We flew yesterday from Cape Town to Windhoek, capital of Namibia. We have arranged a tour with Lark Journeys, who sent a driver to pick us up from the airport and drive us to the hotel for our first night’s stay.
We met Claire from Lark at the hotel where she gave us the detailed run down of our Namibia excursion. She left, and we took a walk in the neighborhood to get a bottle of whisky. The liquor store was right across the street from the Chinese embassy.
Windhoek is a very modern city, new buildings, clean, wide, smooth streets. Our hotel looks brand new. It has many buildings with 6 rooms in each, all named after wine varietals. We were in Sauvignon Blanc, unfortunately, as that is our least favorite. We had dinner at the Stellenbosch Tasting Room across the street. Dinner was decent, and the Cabernet Sauvignon was very good. I take back my complaint about South African wines from some days ago; that was a lousy wine tasting, heavy on bad whites, while the reds we tried ranged from not bad to pretty good.
This morning, we met Abel, our driver/guide for the week. Abel is friendly, informative and happy to accommodate. Our first day was mostly driving, 300 miles out to the Namib desert. The roads were excellent for the first 5 hours, divided highway much of the way, then decent, well-graded gravel for the last hour and a half or so. We had several stops in little towns, all with well-stocked supermarkets, and clean efficient gas stations.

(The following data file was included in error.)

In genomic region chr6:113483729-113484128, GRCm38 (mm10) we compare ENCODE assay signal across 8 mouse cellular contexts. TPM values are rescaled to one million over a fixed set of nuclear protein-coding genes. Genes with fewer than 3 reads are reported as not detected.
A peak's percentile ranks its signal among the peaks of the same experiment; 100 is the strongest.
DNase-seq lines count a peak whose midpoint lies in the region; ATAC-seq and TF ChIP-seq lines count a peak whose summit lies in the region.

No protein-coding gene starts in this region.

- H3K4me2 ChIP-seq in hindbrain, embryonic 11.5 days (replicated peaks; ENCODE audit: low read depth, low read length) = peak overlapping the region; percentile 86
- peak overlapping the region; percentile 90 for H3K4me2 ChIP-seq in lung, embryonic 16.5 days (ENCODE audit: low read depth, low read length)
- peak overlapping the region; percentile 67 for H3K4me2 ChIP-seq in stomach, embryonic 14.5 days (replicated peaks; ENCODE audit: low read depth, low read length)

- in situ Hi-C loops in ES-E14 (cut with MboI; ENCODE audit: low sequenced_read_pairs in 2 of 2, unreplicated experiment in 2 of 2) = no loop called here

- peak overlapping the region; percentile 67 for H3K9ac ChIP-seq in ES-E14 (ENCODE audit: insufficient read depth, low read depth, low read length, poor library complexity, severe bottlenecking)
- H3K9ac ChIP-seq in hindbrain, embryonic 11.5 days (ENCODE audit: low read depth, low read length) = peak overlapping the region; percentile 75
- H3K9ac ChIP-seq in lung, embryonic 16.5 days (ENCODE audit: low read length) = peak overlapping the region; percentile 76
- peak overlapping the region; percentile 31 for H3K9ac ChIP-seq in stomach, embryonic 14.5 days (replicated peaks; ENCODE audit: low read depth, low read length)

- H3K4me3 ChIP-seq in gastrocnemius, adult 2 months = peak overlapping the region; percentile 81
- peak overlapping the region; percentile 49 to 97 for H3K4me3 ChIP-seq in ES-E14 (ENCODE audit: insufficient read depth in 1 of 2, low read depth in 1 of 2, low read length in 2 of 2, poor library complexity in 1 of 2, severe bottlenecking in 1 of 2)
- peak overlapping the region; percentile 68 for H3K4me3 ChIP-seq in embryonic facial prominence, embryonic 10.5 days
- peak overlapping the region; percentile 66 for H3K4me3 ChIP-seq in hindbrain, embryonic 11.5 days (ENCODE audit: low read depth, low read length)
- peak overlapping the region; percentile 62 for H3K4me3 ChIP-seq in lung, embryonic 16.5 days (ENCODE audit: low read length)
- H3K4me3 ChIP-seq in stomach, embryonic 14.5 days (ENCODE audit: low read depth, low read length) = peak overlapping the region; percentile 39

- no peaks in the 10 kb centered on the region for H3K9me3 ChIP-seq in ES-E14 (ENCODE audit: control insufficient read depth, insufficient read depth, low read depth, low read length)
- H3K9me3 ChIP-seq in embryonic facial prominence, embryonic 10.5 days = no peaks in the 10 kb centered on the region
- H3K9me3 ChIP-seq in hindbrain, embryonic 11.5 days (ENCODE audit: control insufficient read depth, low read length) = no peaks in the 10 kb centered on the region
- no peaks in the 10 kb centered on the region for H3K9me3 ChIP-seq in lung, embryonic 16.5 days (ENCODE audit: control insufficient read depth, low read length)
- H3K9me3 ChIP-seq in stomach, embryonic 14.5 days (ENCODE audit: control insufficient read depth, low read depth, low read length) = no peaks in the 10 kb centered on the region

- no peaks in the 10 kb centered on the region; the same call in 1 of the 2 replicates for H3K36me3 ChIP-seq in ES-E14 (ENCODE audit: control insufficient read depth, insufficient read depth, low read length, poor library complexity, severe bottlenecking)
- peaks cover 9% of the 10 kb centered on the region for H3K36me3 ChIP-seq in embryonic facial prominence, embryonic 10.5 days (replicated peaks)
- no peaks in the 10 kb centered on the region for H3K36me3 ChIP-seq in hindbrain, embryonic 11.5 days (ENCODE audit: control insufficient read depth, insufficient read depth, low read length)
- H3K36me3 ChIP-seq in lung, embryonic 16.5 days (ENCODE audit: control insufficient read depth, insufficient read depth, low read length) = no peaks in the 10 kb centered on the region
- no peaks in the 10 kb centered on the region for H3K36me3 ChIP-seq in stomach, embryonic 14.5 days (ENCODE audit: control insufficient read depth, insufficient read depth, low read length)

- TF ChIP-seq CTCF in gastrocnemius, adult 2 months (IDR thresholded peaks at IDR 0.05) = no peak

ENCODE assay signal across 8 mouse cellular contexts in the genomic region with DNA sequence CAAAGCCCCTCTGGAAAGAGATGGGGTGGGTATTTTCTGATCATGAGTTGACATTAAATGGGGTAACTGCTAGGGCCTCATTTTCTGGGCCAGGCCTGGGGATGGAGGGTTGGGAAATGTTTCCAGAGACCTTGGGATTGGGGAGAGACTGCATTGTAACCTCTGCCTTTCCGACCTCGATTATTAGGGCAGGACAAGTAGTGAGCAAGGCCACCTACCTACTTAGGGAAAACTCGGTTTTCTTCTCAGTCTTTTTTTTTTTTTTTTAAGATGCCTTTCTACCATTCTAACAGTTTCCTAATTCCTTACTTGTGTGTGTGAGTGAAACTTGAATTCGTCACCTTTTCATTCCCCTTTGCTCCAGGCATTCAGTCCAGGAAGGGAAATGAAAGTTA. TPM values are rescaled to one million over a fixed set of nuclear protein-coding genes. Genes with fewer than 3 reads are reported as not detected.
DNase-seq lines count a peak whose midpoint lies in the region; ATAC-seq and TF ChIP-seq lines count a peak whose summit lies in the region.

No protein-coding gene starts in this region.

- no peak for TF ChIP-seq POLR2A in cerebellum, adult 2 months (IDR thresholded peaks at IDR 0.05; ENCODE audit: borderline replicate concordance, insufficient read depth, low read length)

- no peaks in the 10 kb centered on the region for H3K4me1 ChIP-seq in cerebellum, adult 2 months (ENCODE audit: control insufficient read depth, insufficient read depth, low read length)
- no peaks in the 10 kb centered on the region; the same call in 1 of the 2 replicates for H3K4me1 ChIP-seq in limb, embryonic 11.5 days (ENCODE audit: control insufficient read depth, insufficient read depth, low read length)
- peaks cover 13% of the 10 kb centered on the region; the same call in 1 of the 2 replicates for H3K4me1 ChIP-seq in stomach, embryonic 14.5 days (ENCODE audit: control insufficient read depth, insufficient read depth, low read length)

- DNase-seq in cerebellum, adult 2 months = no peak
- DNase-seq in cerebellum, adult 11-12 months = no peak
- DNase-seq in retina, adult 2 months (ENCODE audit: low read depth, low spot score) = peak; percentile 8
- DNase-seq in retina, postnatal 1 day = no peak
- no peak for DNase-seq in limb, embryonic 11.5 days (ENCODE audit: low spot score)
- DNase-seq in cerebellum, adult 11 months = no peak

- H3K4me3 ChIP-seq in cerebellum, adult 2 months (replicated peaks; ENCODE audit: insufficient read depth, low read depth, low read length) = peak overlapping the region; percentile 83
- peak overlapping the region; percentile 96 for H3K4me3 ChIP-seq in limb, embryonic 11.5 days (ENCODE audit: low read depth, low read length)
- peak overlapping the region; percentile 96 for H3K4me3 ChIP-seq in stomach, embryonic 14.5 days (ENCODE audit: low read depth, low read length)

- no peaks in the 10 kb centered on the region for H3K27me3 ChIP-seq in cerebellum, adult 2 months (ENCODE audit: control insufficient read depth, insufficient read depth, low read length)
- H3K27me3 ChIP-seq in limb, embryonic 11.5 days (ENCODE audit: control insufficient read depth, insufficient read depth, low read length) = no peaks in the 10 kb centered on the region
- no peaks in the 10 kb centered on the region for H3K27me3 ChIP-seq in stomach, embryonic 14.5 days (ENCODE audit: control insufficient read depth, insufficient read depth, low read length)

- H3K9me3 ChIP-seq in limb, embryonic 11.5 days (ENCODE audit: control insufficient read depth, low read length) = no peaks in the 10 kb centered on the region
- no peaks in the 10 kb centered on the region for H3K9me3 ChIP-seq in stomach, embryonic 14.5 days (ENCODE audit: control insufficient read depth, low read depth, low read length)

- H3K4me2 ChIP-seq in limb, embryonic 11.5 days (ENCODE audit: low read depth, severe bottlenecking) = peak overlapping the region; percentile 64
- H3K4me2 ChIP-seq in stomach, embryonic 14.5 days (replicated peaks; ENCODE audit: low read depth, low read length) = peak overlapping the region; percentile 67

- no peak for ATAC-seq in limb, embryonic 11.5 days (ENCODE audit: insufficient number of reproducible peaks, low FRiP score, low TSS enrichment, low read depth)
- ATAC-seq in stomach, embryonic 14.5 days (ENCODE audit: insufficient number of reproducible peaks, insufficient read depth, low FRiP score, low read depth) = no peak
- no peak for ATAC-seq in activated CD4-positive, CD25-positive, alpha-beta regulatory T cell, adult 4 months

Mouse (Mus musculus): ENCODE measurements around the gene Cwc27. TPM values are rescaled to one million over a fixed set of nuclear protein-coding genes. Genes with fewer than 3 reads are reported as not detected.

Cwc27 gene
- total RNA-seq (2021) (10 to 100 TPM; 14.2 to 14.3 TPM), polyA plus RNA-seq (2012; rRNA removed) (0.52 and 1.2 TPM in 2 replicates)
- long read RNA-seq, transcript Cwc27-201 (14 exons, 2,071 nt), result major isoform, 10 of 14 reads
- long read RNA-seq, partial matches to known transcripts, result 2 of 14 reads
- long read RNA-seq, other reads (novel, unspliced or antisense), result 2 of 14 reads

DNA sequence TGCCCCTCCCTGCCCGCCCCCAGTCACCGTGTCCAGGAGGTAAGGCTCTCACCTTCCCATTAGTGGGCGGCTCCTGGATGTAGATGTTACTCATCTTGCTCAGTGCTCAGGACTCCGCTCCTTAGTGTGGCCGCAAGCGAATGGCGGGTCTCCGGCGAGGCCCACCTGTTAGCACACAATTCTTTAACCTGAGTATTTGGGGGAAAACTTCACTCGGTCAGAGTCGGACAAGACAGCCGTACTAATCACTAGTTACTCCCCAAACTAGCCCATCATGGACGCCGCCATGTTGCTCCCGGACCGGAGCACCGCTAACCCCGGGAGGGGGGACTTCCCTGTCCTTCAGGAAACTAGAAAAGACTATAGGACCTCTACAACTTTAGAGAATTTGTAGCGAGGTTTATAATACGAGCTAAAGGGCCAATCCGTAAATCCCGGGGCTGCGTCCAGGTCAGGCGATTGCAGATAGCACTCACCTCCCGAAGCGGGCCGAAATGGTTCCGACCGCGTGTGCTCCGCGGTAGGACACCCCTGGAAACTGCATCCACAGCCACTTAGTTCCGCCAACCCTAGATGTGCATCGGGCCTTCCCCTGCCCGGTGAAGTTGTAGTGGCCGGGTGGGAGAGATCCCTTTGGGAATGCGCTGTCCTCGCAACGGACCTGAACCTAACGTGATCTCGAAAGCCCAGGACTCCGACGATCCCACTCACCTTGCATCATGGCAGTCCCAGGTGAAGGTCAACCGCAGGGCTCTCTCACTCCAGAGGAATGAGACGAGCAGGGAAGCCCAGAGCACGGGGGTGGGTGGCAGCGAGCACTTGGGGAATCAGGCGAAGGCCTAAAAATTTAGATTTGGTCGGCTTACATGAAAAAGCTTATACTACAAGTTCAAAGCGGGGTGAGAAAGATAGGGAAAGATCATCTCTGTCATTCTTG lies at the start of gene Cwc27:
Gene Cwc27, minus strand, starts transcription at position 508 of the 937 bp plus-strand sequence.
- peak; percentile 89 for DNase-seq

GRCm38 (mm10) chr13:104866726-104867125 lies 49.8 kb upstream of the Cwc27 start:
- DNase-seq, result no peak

As we got closer to our destination, the desert landscape got more and more beautiful. Weathered rock formations, ranges of low mountains, dried riverbeds. This is the oldest desert in the world and it looked like something out of dinosaur times.
Finally, we reached our destination in Damaraland. The Damara are the predominant tribe here. We stopped at the Damaraland Living Museum, it’s kind of like Plymouth Plantation. They are modern people trying to preserve their culture, dressed in skins, using ancient tools all in a little village made of sticks. They made fire with two sticks, brewed beer, did some blacksmith work, made jewelry from ostrich egg shells and danced. Then a young woman took us out into the bush to show us a lot of different medicinal plants.
We are staying in a tented camp very close to the living museum. It’s deluxe, our tent has en suite bath with plenty of solar-heated hot water.
After we got settled in, Abel drove us out into the desert to the top of a hill where we enjoyed a spectacular sunset. No one around for miles, just fantastic landscape.
Back at camp, we had a fabulous dinner. Carrot soup followed by barbecued pork chops, sausages and beef tenderloin with roasted potatoes, aubergines and mushrooms. With a bottle of Namibian wine. We can’t figure out how these camps can produce such excellent dinners in the middle of nowhere.